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Frescobaldi Nipozzano Chianti Rufina Riserva 2010

Sangiovese from Chianti, Tuscany, Italy
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0% ABV
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3.8 26 Ratings
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3.8 26 Ratings
0% ABV

Winemaker Notes

Nipozzano Riserva is a lovely ruby-red. The nose opens with dark wild berries and cherry, hints of candy floss and pleasant floral notes of lilac and chocolate. The spicy component emerges with nuances of clove and green peppercorn. The palate is characterized by a distinct tactile approach in which the stamp of the terroir is underlined by a lively minerality. The tannin texture is tight but not sharp which is also an expression of the uniqueness of the soils of Nipozzano. The finish returns to the intense fruity notes already identified on the nose.

Pair with barbecued meat and beef stews, aged cheeses.

Critical Acclaim

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WS 92
Wine Spectator
Black cherry, spice, tobacco and earth flavors prevail in this dense red. The tannins verge on being gritty in texture, yet there's adequate acidity to keep this fresh. Best from 2016 through 2024.
JS 91
James Suckling
Bright aromas of cherries and flowers follow through to a full body with beautiful fruit and fine tannins. Vivid aftertaste of ripe fruits. A go-to Tuscan red for everyone. Drink or hold.
RP 90
Robert Parker's Wine Advocate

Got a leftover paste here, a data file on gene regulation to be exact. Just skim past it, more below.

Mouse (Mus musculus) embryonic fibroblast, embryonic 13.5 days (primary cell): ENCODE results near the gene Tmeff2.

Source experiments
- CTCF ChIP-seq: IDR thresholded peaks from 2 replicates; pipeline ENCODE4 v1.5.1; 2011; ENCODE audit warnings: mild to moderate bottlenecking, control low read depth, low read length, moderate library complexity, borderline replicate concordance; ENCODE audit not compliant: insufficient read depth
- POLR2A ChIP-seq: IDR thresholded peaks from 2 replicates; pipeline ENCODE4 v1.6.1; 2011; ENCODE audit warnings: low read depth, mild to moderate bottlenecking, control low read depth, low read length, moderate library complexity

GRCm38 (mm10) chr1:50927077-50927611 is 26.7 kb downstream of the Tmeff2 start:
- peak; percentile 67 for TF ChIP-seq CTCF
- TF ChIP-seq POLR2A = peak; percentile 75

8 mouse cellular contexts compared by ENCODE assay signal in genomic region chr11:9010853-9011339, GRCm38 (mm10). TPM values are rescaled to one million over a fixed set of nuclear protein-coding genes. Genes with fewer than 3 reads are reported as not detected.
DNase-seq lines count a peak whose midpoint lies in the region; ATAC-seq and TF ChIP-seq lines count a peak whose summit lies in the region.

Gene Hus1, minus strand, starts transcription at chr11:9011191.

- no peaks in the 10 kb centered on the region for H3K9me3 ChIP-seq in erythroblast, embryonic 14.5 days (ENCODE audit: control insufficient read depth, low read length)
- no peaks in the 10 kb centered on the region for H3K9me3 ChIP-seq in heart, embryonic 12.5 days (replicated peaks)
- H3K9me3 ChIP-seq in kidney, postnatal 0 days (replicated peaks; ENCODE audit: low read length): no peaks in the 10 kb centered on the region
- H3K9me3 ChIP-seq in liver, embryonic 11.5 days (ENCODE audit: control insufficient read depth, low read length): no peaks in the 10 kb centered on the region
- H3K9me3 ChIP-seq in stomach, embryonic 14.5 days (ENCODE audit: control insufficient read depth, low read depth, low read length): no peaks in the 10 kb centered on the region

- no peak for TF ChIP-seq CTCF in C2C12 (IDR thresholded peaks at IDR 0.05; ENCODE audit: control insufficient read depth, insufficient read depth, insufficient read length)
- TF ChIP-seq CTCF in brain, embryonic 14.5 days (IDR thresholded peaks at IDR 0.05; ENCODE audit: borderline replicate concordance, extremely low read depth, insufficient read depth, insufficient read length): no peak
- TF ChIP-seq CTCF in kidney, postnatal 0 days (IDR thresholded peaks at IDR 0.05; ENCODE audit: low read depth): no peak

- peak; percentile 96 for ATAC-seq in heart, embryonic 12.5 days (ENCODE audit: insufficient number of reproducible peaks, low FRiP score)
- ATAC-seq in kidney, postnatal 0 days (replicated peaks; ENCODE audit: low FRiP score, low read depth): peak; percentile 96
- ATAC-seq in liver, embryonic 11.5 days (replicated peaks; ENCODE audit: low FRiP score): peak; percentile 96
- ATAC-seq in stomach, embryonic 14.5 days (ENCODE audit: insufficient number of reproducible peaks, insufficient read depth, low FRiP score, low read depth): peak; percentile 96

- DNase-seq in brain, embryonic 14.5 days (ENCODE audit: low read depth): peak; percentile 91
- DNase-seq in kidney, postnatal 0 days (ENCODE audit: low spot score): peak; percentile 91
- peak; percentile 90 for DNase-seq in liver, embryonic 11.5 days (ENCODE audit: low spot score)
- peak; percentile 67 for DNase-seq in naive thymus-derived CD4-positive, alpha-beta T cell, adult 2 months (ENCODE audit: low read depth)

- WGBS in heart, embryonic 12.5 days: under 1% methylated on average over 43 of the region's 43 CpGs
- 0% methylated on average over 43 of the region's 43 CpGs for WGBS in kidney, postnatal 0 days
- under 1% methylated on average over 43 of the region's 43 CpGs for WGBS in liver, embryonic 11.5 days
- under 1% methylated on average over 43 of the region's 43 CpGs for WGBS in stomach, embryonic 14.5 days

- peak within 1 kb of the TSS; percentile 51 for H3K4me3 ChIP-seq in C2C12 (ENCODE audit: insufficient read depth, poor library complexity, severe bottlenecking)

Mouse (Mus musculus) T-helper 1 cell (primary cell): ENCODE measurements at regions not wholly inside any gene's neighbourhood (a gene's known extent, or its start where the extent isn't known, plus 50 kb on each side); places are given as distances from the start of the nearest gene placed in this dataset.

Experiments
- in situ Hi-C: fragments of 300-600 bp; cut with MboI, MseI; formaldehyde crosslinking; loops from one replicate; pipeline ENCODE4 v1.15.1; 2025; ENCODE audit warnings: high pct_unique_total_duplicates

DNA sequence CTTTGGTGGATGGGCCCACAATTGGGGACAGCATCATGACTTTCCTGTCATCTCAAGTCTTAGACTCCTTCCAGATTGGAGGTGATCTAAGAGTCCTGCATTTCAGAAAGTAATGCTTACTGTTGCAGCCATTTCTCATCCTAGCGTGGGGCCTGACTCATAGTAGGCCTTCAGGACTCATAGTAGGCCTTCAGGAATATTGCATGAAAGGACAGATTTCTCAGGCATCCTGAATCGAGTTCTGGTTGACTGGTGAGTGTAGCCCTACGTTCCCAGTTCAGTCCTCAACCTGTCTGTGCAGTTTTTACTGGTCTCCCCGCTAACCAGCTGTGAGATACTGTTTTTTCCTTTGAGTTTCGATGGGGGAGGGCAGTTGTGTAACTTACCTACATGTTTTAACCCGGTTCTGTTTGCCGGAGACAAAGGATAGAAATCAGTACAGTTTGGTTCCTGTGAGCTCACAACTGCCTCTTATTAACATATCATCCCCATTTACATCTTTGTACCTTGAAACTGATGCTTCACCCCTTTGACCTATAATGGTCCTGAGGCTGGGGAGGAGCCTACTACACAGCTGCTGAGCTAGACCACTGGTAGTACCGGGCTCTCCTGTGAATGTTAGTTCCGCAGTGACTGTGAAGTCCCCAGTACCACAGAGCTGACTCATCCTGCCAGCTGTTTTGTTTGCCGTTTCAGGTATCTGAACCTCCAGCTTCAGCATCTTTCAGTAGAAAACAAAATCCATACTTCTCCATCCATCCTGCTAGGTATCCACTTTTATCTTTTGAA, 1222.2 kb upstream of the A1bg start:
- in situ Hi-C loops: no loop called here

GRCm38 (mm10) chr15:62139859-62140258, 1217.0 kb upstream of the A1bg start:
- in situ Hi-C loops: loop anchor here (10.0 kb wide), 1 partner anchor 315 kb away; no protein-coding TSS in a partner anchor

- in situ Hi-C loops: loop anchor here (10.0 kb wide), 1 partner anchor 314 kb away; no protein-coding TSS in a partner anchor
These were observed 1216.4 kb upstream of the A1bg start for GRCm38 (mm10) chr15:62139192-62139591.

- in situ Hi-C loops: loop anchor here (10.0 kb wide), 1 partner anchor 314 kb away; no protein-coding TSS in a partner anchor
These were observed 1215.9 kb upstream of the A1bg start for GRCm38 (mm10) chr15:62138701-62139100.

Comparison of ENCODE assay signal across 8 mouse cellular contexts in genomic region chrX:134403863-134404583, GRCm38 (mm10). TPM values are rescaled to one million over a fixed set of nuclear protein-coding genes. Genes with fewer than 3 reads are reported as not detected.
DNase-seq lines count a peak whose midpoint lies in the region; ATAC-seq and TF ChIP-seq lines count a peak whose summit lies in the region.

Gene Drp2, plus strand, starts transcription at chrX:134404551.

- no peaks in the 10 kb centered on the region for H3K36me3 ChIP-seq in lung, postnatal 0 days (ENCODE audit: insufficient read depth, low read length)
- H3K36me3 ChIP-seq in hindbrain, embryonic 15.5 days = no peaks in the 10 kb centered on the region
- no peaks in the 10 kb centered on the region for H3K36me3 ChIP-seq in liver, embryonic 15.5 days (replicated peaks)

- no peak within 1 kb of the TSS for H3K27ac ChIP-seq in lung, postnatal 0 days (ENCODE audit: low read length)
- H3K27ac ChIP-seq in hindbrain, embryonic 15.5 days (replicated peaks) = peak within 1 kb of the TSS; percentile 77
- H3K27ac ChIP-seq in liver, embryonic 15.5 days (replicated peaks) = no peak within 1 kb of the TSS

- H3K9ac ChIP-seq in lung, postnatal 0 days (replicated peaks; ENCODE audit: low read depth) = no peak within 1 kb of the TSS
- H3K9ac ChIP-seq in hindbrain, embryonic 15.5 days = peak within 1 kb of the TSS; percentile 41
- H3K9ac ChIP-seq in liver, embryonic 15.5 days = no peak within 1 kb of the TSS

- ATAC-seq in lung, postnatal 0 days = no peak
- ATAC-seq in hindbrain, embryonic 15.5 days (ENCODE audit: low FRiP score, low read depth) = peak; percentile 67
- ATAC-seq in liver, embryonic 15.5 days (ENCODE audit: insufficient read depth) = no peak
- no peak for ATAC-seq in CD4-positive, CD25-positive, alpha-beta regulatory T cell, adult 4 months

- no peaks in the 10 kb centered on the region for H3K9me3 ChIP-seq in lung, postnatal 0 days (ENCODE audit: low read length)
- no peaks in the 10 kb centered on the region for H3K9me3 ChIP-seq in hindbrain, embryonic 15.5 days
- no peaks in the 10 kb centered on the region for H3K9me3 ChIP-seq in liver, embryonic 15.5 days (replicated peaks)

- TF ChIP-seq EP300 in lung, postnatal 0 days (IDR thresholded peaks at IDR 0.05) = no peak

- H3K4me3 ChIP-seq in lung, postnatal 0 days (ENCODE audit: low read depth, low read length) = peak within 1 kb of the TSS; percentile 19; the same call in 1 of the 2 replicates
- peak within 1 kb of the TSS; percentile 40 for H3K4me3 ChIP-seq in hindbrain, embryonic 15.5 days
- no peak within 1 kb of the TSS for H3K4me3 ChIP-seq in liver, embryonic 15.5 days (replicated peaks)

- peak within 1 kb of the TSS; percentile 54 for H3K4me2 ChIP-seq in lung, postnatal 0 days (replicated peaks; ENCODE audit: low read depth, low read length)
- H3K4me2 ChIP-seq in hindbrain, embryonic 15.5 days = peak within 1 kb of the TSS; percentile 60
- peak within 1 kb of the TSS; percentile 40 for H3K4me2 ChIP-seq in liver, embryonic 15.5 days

The 2010 Chianti Rufina Nipozzano Riserva shows great balance and purity with bright fruit tones of plum, blackberry and sweet spice. It's an easy-drinking expression that would pair with pasta and wild boar sauce or roast beef. A bright point of acidity helps to keep the palate refreshed.
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Frescobaldi

Frescobaldi

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Frescobaldi, Chianti, Tuscany, Italy
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The Marchesi de' Frescobaldi is one of Italy's oldest wineries, with a history dating to the 1300s. The family has included medieval knights, bankers, lawyers and patrons of the arts. The Marchesi de' Frescobaldi is one of the most significant wine producers in Italy, with nine estates—and roughly 2,500 acres—in Tuscany. The family has been growing wine since the late 19th century, when they became the first in Tuscany to import and plant French vine cuttings. Because they have been producing wines for more than 700 years, to experience Frescobaldi is to glimpse the history of Florence, from the Middle Ages to the present day.

Wine Spectator has ranked many of their offerings in the 90s and their wines are consistently listed in the magazine's Top 100 Wines of the Year, encouraging wine enthusiasts from around the globe to become familiar with some of Italy's finest wines.